Entrepreneurs Need Freedom, Not More Regulations
March 19, 2015
Entrepreneurship is in decline and studies show more businesses are closing than opening. Other signs of entrepreneurial health indicate that an unprecedented burden has been placed on small and start-up businesses.
The reasons for this are manifold. One policy change - or even a few - will not solve the problem because the problem is caused by the combined weight of hundreds of regulatory or statutory burdens imposed on small and start-up enterprises.
Problems entrepreneurs face include:
- Poor tax policies raise the cost of capital, impose high taxes on risk taking and impede economic growth. Additionally, the tax system is very complex, imposing inordinately high compliance costs on small and start-up firms.
- Securities laws and, to a lesser extent, banking laws and practices, restrict entrepreneurs' access to the capital needed to launch or grow their businesses.
- Environmental and energy regulations raise the cost of energy and limit development of energy resources.
- The cost of complying with increasingly complex regulations continues to grow rapidly. These rules have a disproportionate adverse impact on small and start-up companies that cannot afford to use limited resources on regulatory compliance rather than growing their business.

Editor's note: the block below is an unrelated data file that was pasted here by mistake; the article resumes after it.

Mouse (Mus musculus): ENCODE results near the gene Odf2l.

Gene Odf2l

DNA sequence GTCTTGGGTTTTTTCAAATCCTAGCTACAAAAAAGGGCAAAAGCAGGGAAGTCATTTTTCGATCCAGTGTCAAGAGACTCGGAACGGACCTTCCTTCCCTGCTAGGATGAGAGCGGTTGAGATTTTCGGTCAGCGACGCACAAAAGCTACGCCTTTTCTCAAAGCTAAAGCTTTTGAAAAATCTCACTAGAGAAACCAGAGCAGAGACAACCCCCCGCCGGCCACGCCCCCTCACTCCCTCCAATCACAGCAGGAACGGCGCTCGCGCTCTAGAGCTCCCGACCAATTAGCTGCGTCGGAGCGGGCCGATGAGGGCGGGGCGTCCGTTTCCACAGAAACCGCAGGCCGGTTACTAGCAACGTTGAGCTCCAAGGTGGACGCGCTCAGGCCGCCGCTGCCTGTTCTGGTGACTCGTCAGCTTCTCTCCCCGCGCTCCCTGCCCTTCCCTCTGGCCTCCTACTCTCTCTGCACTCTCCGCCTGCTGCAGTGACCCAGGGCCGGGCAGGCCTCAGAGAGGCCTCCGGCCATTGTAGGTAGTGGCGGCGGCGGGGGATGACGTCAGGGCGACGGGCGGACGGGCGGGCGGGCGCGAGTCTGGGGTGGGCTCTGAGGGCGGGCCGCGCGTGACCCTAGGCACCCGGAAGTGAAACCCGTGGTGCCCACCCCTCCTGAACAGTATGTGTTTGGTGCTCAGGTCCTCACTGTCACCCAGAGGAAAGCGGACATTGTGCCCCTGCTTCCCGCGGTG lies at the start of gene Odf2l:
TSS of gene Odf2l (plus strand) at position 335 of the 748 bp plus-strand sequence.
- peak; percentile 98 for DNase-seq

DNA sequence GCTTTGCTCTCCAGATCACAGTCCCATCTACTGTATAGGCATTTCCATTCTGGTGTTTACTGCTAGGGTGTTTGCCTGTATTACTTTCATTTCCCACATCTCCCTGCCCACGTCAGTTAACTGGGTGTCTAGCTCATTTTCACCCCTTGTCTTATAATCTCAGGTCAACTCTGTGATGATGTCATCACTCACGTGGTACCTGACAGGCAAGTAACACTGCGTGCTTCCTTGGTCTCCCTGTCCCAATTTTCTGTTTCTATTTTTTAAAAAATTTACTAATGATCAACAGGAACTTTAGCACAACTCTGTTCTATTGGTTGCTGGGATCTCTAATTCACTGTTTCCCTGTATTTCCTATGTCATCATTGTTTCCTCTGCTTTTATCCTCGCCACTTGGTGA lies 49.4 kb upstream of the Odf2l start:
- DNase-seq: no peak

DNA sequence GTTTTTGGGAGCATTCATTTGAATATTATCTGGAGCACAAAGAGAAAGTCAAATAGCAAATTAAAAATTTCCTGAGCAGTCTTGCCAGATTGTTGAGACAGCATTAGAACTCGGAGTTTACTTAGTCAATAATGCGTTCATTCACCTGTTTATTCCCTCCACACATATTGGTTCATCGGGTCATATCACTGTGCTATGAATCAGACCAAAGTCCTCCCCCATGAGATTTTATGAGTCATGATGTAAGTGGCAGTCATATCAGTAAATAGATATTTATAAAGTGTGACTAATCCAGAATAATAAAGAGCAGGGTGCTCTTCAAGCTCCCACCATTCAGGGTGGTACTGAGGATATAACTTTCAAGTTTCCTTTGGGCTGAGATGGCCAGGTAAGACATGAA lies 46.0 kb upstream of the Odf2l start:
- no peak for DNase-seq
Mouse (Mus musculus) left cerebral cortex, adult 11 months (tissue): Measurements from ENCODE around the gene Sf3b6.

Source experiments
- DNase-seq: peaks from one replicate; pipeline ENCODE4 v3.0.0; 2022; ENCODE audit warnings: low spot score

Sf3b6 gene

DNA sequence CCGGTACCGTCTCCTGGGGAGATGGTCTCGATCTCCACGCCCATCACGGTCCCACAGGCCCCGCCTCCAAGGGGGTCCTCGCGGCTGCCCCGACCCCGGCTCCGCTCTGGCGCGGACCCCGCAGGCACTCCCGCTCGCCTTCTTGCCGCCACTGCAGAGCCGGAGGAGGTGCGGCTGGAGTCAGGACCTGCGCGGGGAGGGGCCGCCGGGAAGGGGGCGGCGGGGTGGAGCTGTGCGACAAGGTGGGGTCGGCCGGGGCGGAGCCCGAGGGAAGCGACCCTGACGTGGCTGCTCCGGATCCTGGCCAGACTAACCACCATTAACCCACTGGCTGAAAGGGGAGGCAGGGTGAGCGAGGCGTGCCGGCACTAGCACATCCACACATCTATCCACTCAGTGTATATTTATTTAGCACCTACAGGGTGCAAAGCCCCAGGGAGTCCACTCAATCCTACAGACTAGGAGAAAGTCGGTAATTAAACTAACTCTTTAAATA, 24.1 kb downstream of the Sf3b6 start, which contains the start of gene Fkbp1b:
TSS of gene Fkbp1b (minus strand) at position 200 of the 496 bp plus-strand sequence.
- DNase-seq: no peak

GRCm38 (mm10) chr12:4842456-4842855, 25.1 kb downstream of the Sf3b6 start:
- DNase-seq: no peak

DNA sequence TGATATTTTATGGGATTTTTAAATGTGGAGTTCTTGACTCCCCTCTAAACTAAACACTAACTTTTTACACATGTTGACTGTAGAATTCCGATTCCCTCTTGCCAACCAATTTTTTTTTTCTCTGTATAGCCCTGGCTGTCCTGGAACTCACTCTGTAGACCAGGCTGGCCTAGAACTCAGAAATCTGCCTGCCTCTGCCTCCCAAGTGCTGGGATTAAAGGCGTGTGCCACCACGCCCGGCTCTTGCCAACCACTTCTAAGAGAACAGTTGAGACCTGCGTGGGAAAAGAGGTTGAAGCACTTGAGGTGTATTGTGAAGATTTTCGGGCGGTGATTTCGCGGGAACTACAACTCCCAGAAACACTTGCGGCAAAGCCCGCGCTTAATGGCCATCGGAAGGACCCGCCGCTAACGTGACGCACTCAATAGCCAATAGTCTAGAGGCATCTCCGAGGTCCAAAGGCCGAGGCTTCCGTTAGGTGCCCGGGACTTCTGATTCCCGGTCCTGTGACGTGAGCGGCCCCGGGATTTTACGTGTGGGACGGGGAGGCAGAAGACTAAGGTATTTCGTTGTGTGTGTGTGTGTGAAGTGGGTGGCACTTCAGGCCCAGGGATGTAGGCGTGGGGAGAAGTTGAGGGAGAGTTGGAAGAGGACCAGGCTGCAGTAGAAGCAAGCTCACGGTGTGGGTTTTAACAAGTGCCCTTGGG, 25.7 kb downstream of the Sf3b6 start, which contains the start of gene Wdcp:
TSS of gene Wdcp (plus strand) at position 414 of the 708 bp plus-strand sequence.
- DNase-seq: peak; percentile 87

Entrepreneurship fosters discovery, innovation and job creation. Without innovation, productivity suffers, which causes real wages to suffer. Entrepreneurs develop new and less expensive products that improve consumer well being.
Therefore, Congress could stimulate the economy by easing regulatory burdens, poor tax policies and ending restrictive banking policies that prevent innovators from accessing the funds they need to do business.
Source: David Burton, "Building an Opportunity Economy: The State of Small Business and Entrepreneurship," Heritage Foundation, March 13, 2015.
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